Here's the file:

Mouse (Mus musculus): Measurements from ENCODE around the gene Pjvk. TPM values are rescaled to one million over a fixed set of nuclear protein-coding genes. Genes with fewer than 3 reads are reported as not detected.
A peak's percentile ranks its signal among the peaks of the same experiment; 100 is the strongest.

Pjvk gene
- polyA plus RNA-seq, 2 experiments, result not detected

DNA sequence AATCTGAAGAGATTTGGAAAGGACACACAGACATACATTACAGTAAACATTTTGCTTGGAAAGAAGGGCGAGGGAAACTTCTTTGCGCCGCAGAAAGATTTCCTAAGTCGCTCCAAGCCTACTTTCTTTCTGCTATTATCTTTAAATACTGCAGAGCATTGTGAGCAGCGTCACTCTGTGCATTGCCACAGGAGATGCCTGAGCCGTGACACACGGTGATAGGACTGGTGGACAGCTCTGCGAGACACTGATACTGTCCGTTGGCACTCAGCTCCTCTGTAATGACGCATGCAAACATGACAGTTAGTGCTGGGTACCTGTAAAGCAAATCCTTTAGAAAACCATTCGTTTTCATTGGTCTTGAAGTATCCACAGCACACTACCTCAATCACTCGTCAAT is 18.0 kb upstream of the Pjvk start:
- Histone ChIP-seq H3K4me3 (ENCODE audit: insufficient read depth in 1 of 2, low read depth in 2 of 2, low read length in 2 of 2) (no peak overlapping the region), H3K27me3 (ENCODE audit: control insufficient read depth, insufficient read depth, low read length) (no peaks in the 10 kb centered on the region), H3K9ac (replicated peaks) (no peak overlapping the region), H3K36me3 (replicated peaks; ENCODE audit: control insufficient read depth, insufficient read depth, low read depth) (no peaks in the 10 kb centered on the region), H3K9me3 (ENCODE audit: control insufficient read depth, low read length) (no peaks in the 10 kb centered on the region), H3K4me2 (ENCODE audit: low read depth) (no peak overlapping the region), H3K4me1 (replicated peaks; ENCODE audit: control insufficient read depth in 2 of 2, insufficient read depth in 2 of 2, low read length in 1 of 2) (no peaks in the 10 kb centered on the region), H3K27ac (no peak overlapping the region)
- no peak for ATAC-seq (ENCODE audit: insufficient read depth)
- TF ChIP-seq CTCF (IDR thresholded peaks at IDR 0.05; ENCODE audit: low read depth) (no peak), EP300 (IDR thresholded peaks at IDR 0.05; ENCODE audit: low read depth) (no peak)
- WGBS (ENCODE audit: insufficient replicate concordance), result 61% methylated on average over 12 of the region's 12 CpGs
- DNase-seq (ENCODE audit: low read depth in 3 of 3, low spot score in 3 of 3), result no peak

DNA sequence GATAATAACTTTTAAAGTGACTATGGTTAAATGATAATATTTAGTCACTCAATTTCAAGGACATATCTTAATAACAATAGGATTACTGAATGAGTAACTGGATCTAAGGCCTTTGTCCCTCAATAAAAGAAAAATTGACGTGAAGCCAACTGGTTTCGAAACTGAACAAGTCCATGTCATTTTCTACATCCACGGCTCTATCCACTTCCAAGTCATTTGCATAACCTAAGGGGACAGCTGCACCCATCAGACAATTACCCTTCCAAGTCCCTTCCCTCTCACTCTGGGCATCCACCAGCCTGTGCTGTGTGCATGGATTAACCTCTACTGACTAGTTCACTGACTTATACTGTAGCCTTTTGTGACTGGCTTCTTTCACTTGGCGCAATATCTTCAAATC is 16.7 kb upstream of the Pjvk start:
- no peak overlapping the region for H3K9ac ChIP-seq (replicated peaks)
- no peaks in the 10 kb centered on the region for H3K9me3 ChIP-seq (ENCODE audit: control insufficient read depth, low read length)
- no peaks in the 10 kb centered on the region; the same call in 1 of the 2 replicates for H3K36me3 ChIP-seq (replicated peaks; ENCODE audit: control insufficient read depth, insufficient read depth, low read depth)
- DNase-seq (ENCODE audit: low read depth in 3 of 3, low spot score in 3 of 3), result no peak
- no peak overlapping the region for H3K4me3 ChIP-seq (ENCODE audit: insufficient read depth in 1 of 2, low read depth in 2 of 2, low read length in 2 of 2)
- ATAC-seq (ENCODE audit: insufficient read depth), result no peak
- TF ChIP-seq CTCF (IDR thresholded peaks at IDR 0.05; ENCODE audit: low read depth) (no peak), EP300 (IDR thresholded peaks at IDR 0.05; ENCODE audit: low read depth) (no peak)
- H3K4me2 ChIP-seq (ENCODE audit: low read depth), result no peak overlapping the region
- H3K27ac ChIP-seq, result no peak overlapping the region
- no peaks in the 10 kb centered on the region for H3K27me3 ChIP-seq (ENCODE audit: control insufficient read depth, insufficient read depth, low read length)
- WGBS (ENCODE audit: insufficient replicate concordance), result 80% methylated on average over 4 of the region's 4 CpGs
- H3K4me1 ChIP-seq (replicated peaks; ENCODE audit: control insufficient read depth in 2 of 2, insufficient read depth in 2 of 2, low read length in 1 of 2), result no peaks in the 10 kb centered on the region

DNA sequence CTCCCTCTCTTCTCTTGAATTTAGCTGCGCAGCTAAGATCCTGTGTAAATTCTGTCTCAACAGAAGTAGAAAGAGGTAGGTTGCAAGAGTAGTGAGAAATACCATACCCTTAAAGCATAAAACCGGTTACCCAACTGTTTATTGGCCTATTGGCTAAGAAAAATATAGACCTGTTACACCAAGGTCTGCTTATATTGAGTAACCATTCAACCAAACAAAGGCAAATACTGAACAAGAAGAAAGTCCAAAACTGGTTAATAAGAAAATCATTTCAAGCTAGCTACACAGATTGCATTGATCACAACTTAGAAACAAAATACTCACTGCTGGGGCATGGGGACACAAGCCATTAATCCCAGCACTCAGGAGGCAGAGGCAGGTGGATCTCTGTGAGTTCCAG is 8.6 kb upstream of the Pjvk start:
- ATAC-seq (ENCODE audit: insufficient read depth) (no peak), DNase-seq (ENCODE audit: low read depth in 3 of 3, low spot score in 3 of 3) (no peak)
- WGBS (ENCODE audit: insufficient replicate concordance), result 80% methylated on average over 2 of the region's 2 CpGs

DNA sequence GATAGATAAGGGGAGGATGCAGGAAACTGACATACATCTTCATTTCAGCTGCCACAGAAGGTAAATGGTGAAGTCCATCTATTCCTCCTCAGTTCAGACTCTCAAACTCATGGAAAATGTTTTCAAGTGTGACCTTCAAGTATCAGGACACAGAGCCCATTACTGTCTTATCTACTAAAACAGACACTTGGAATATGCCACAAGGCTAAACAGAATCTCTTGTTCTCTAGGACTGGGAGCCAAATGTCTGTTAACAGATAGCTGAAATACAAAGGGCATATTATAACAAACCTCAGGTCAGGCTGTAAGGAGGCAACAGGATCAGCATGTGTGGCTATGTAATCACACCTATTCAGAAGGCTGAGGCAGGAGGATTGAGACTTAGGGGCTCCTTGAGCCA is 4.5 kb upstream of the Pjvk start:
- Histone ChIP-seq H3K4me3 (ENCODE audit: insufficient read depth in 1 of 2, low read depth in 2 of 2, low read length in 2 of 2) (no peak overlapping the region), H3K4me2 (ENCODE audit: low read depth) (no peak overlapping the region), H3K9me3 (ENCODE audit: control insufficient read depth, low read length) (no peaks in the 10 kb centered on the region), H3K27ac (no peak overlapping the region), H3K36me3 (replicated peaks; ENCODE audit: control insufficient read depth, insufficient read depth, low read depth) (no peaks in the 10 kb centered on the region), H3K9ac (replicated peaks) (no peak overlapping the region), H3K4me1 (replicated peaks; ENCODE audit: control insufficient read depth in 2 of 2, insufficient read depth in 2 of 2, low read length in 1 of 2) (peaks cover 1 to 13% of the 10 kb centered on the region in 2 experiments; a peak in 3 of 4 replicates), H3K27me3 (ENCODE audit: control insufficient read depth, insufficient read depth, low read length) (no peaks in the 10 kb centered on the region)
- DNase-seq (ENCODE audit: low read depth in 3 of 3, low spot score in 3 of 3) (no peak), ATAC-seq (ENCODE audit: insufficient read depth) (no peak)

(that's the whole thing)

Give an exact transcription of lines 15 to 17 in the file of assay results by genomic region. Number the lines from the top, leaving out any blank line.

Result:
- DNase-seq (ENCODE audit: low read depth in 3 of 3, low spot score in 3 of 3), result no peak
- no peak overlapping the region for H3K4me3 ChIP-seq (ENCODE audit: insufficient read depth in 1 of 2, low read depth in 2 of 2, low read length in 2 of 2)
- ATAC-seq (ENCODE audit: insufficient read depth), result no peak